President Obama made a key social science claim in his second inaugural address. He said, “the commitments we make to each other–through Medicare, and Medicaid, and Social Security [and presumably through other parts of the welfare state, too]–these things do not sap our initiative; they strengthen us. They do not make us a nation of takers; they free us to take the risks that make this country great.”
This passage includes a put-down of Mitt Romney’s controversial campaign comment that 47% of Americans supported Obama because they were dependent “takers.” (See an earlier post on the 47% comment.) More fundamentally, Obama’s statement asserts that government-provided security does not undermine individuals’ entrepreneurial spirit, but instead bolsters that spirit. An interesting – and controversial – hypothesis.
Many on the other side of the political fence are confident that Obama is wrong. The more economic security someone can count on, they believe, the less spur he or she has to try, to work, to innovate. The will-sapping aid could come from too-indulgent parents, or more important, from a too-indulgent government. This is the philosophy Romney was expressing, however clumsily, to a sympathetic audience. The “takers” are not taking responsibility for themselves.
Obama claims instead that economic security provides a safety net which permits and even encourages people to step out on the high wire or to make that daring leap into the unknown. Without the security, he implies, people are overly cautious, play it safe, and do not take initiative.
Who is right? Do government assurances weaken initiative or strengthen it? Both sides are right – but Obama probably more often.
As a matter of individual psychology, staring into the abyss of destitution spurs some people to push themselves further than they thought they could. There are up-by-the-bootstraps stories. But more often, staring into the abyss leads people to cling to the cliff side. Most innovators and entrepreneurs have not faced such dire threats; they had help and fallback positions. The youngsters Bill Gates, Steve Jobs, and Steve Wozniak could drop out of college and gamble on computer technology; if they failed, they were not going to be destitute and they could always return to school. Mitt Romney also famously said, when discussing how young people could succeed, that they should “take a risk . . . borrow money if you have to from your parents, start a business,” pointing to a sandwich chain owner as a role model – someone who had borrowed $20,000 from his father in return for half the business. Romney assumed that risk-takers do not, in fact, operate without a net or without a helping hand.
As to government programs, yes, some people take the safety net to be a hammock, or at least a resting place. Increasing unemployment insurance, for example, allows people to pass up going back to work longer. Easier rules for getting disability assistance allows workers who find cooperative doctors to, in effect, retire early. And certainly, many single mothers scammed the old welfare system (though many did so by working on the side).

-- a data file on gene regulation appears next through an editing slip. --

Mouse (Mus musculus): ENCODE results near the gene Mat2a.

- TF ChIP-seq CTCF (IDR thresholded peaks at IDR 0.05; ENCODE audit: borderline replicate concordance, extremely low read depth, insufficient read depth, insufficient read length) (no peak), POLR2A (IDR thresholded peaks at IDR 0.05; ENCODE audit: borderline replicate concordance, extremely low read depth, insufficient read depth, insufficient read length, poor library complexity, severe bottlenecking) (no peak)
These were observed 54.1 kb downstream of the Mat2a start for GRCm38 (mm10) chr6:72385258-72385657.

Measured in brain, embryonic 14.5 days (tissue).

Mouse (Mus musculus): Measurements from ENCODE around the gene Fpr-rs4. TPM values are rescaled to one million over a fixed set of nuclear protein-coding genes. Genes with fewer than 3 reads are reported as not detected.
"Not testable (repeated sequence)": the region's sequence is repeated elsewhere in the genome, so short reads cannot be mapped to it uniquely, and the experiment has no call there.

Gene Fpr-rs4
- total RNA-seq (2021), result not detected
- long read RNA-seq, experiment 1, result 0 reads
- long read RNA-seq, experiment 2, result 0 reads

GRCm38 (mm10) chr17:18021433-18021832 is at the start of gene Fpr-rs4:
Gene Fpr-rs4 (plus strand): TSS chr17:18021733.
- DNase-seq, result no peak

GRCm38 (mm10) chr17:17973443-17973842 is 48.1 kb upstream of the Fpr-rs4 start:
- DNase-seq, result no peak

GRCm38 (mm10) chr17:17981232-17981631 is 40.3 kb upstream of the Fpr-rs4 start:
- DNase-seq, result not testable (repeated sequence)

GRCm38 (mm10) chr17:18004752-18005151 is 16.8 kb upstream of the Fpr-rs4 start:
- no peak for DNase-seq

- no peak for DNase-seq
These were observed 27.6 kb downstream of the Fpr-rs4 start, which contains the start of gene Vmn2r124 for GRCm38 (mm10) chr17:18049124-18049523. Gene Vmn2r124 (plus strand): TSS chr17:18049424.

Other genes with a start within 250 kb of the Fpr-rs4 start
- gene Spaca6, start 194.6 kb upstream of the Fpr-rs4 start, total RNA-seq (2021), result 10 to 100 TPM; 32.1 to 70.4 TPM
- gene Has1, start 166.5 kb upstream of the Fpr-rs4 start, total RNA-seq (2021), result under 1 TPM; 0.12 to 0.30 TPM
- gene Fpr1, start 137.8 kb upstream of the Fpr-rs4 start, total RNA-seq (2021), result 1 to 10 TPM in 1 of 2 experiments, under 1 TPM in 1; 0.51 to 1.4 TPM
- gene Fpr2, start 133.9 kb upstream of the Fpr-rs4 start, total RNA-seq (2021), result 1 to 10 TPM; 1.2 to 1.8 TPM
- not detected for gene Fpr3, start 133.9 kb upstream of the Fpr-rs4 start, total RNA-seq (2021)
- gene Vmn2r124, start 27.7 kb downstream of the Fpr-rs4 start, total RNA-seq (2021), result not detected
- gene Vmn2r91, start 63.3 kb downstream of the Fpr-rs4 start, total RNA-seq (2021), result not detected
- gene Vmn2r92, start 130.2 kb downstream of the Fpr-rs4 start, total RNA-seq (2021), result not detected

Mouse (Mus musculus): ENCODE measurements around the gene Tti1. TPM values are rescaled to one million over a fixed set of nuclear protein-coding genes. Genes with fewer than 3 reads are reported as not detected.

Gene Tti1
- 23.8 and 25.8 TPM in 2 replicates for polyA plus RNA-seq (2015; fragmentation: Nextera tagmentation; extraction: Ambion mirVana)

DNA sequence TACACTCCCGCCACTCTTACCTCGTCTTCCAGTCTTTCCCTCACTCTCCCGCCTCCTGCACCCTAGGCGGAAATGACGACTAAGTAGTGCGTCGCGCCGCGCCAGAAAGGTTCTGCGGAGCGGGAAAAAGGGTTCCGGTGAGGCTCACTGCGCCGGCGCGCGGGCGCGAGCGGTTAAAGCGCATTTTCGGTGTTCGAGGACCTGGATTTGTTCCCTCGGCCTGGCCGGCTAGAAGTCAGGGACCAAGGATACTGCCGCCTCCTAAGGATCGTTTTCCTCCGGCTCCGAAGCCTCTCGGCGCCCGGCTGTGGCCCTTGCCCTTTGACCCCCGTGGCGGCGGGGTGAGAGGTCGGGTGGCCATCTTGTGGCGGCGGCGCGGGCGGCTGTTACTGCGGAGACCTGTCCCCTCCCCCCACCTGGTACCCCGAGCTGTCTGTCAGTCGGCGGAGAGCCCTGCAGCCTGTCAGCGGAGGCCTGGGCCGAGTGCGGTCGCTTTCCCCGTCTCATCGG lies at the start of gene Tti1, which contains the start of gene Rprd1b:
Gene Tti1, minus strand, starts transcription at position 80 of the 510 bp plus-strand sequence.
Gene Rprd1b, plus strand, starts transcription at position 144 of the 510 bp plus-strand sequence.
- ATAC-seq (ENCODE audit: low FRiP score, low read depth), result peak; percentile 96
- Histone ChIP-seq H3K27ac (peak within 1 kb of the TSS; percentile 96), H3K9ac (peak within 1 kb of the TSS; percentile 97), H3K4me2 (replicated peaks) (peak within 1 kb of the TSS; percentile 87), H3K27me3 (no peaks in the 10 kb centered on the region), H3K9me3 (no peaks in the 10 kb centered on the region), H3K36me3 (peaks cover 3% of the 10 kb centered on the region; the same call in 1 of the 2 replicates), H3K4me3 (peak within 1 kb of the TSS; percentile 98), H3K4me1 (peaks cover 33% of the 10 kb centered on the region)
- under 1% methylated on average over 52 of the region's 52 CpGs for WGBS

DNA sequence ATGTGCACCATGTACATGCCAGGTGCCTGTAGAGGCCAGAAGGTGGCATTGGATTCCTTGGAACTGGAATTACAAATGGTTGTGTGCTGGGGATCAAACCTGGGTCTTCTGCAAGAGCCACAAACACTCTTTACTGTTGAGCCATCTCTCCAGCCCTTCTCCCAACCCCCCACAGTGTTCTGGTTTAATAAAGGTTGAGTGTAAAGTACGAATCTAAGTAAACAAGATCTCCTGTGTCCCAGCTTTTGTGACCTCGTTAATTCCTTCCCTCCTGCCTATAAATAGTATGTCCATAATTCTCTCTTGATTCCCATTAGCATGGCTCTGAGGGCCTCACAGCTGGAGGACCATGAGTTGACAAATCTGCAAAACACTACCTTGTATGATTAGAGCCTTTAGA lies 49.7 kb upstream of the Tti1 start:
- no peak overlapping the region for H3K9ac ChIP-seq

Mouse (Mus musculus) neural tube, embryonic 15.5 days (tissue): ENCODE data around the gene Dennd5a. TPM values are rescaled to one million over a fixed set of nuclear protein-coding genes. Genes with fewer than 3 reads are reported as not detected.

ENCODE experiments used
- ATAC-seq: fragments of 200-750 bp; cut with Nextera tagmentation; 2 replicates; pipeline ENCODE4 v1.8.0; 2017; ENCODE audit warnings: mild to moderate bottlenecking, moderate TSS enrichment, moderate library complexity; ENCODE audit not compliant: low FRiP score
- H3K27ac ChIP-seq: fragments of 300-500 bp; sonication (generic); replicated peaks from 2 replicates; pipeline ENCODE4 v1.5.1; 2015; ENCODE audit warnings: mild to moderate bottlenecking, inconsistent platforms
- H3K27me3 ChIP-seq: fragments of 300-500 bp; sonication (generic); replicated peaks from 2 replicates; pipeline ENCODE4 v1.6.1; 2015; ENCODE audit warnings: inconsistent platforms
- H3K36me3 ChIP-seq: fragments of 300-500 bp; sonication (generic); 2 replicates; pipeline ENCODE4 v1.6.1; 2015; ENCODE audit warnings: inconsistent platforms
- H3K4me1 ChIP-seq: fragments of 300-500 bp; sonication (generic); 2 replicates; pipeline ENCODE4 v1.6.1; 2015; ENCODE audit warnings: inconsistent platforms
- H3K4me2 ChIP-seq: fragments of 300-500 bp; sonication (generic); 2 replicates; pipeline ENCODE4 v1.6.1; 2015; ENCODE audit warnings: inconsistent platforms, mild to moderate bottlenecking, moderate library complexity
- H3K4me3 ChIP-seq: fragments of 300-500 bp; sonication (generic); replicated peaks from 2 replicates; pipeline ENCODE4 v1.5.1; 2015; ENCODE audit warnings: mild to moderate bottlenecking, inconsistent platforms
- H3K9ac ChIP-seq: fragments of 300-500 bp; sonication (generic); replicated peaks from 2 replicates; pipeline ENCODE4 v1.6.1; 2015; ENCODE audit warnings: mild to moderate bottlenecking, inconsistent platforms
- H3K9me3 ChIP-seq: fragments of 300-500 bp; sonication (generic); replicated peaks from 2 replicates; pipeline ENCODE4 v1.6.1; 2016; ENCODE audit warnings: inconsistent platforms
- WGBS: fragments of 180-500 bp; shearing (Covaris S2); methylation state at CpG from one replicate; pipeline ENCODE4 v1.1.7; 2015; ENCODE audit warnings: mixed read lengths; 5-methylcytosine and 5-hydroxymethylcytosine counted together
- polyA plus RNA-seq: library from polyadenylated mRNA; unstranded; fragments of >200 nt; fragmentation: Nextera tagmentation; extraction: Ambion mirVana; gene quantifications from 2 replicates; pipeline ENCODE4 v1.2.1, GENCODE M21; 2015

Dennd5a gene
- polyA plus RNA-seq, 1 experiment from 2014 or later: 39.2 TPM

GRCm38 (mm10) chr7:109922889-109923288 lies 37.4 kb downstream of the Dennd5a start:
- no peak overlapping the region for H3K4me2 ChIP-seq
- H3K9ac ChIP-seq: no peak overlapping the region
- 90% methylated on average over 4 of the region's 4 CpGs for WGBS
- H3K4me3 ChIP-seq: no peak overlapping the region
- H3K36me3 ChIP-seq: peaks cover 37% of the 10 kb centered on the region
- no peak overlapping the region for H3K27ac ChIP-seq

Yet, in the broader picture, such programs more often provide the freedom to do more, not less. Unemployment insurance, for example, allows people to hold out for a real career and not just take the first job to survive. Social Security allows people to take a chance on changing jobs, knowing that the pension will follow them. Medicare means that middle-aged people do not need to hoard funds for their aging parents’ medical crises – and indeed has meant that many of the elderly have funds to help the next generation take risks. Add to these examples college loans, small business loans, tax credits for R&D, the house purchase tax deduction, disaster relief, and so on (see here), and it is clear that the U.S. government – even though much less supportive and insuring than governments elsewhere – subsidizes risk-taking.
From a long, historical perspective, as well, Obama’s claim sounds right. In Made in America, I argue that the increasing security of Americans over the last three centuries has empowered them to feel more in control of their lives, to take more control, to act more assertively. Some of our growing economic security (growing, at least, until the last generation) is the product of a thriving capitalist economy; much also is the product of greater government commitments (greater, at least, until the last generation) to a basic safety net.
In one short passage, President Obama captured a central debate Americans have been having about the role of government — and took the position most often correct.